10. Oxygen-bridged borate anions from tris(pentafluorophenyl)borane: synthesis, NMR characterization, and reactivity.

    PubMed

    Di Saverio, Alessia; Focante, Francesca; Camurati, Isabella; Resconi, Luigi; Beringhelli, Tiziana; D'Alfonso, Giuseppe; Donghi, Daniela; Maggioni, Daniela; Mercandelli, Pierluigi; Sironi, Angelo

    2005-07-11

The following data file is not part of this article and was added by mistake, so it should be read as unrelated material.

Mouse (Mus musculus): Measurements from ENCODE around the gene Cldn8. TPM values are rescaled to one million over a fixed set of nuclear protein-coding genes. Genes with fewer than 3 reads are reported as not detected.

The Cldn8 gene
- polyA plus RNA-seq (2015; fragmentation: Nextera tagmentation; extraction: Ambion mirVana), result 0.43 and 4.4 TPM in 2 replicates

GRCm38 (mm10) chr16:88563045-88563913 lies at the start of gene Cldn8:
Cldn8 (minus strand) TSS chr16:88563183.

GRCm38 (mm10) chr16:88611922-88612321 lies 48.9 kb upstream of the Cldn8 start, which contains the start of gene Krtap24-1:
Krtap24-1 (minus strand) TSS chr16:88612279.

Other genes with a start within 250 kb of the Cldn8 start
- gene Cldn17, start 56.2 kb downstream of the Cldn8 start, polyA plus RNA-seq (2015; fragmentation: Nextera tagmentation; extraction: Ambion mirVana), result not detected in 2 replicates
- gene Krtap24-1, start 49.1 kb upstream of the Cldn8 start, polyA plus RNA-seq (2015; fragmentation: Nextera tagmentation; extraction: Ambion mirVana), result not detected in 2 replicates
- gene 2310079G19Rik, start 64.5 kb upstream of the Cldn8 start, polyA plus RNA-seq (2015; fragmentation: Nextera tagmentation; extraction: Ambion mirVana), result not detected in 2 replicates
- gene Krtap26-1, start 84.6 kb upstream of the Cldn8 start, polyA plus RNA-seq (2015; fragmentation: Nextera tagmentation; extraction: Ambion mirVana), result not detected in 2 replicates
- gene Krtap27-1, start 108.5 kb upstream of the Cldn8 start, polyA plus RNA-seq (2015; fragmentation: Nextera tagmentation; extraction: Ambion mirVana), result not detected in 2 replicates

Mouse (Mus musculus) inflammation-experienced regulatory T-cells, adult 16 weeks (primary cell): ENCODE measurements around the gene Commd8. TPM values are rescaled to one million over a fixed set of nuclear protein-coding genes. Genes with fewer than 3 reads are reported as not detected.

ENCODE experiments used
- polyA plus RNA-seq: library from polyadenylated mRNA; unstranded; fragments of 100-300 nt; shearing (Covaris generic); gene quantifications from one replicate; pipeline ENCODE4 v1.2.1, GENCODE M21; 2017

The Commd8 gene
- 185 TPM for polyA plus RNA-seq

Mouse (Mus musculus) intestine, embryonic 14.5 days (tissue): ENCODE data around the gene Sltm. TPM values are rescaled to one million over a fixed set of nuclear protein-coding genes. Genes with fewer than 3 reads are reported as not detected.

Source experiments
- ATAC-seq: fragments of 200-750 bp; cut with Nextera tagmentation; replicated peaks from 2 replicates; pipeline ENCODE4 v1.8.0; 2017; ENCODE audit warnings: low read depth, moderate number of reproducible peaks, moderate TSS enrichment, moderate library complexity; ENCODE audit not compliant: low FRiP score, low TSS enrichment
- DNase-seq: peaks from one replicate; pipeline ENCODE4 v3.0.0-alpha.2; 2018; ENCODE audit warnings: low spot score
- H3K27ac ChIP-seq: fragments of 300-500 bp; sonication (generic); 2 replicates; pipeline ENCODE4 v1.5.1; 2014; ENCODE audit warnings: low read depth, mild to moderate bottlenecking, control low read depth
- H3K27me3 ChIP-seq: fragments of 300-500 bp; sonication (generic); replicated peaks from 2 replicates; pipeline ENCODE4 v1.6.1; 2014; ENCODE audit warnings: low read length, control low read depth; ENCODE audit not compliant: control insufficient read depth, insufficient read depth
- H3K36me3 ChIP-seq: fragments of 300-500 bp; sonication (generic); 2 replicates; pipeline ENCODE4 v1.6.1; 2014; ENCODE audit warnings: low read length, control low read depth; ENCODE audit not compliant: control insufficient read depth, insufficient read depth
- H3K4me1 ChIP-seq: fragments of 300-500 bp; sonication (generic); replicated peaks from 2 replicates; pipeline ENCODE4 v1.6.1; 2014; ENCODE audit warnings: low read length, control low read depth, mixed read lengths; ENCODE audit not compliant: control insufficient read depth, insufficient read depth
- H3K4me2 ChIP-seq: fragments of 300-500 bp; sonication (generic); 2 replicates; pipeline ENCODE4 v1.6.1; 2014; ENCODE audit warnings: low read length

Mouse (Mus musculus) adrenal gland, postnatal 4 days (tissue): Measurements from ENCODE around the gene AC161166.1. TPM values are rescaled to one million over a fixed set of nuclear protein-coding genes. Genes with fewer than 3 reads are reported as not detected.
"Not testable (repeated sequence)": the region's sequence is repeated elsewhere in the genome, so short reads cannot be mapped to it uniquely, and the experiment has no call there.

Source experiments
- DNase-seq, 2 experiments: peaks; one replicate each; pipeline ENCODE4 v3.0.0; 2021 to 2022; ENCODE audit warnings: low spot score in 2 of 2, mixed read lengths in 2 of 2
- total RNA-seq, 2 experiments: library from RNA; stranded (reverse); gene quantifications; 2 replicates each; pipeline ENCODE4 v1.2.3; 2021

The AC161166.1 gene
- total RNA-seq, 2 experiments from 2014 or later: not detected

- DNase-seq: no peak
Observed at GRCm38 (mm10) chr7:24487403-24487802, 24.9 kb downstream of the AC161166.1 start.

The previously known anion [(C6F5)3B(mu-OH)B(C6F5)3]- (2) has been prepared by a two-step procedure, involving deprotonation of (C6F5)3BOH2 to give [B(C6F5)3OH]- (1), followed by addition of B(C6F5)3. The solution structure and the dynamics of 2 have been investigated by 1H and 19F NMR spectroscopy. The reaction of [NHEt3]2 with NEt3 resulted in the formation of [NHEt3]+ [(C6F5)3BOH]-, [NHEt3]+ [(C6F5)3BH]-, and (C6F5)3B- (CH2CH=N+ Et2). This indicates that in the presence of a nucleophile anion 2 can dissociate to B(C6F5)3 and 1. The reaction of [HDMAN]2 with 1,8-bis(dimethylamino)naphthalene (DMAN) confirmed this trend. In the presence of water, 2 transformed into the adduct [(C6F5)3BO(H)H...O(H)B(C6F5)3]- (3), containing the borate 1 hydrogen-bonded to a water molecule coordinated to B(C6F5)3. The same compound is formed by treating (C6F5)3BOH2 with 0.5 equiv of a base. A competition study established that for 1 the Lewis acid-base interaction with B(C6F5)3 is about 5 times preferred over H-bonding to (C6F5)3BOH2. The X-ray single-crystal analysis of [2-methyl-3H-indolium]3 provided the first experimental observation of an asymmetric H-bond in the [H3O2]- moiety, the measured O-H and H...O bond distances being significantly different [1.14(2) vs 1.26(2) A]. The reaction of NEt3 with an equimolar mixture of B(C6F5)3 and bis(pentafluorophenyl)borinic acid, (C6F5)2BOH, afforded the novel borinatoborate salt [NHEt3]+ [(C6F5)3BOB(C6F5)2]- ([NHEt3]4). X-ray diffraction showed that the B-O bond distances are significantly shorter than in [(C6F5)3B(mu-OH)B(C6F5)3]-. Variable-temperature 19F NMR revealed high mobility of the five aryl rings, at variance with the more crowded anion 2. 2D NMR correlation experiments showed that in CD2Cl2 the two anions [(C6F5)3BOH]- and [(C6F5)3BH]- form tight ion pairs with [NHEt3]+, in which the NH proton establishes a conventional (BO...HN) or an unconventional (BH...HN), respectively, hydrogen bond with the anion. The diborate anions 2